A New York City theatre event intended to address censorship of arts and culture has been reinstated, after critically acclaimed screenwriter and filmmaker Neil LaBute agreed to scrap a performance that was deemed potentially offensive to Muslims.
The “Playwrights for a Cause” event was set to feature four new short plays about censorship of the arts on June 14 at the Sheen Center for Thought and Culture in Greenwich Village.
However, Sheen Center executive director William Spencer Reilly pulled the plug on the show at his non-sectarian venue May 12, due to the content of a Neil LaBute monologue, which is titled, Mohammed Gets a Boner.
Reilly told the New York Times May 15: “When an artistic project maligns any faith group, that project clearly falls outside of our mission to highlight the good, the true, and the beautiful as they have been expressed throughout the ages.”
Deadline reported Wednesday the showcase will now go on as planned June 14 at the New York Theatre Workshop, but without LaBute’s act.
The noted playwright and filmmaker released a statement explaining that he did not want Mohammed Gets a Boner to detract from “the fine work that Erik Ehn, Halley Feiffer and Israel Horovitz were also presenting that evening…and the cause of the evening itself,” per Deadline.
The Sheen Center green-lit the event in February, but Reilly told the Times he had only become aware of the title of Mohammed Gets a Boner last week, after a staff member noticed it online.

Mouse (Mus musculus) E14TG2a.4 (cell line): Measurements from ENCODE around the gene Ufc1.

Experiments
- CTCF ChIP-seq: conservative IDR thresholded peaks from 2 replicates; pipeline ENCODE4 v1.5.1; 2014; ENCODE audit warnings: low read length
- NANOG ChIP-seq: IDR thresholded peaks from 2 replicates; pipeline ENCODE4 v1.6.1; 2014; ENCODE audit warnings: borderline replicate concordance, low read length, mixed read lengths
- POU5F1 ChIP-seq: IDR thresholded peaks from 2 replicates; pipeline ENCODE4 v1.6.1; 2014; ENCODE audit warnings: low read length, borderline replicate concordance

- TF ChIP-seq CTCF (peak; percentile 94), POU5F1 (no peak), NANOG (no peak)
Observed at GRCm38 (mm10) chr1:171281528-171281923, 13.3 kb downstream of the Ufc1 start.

Reilly then read the script and decided to cancel the event altogether for what he described as a “clear offense to Muslims.”
LaBute’s one-person act was written specifically for the event and was to be about an actor asked to perform in an offensive satire. A description reads: “The prophet ‘Mohammed’ stands on a barren stage, recalling the first time he made love to a white woman. Is this reality or a theatrical convention? Where do the lines between ‘satire’ and ‘censorship’ intersect or is nothing sacred when it comes to the theater?”
After the cancelation, LaBute pointed out the hypocrisy in scrapping an event meant to shed light on censorship, and pointed out the Sheen Center uses the phrase, “for thought and culture.”
“Both in life and in the arts, this is not a time to hide or be afraid; recent events have begged for artists and citizens to stand and be counted,” he said after the cancellation of the event.
“Playwrights for a Cause” is a benefit for the National Coalition Against Censorship.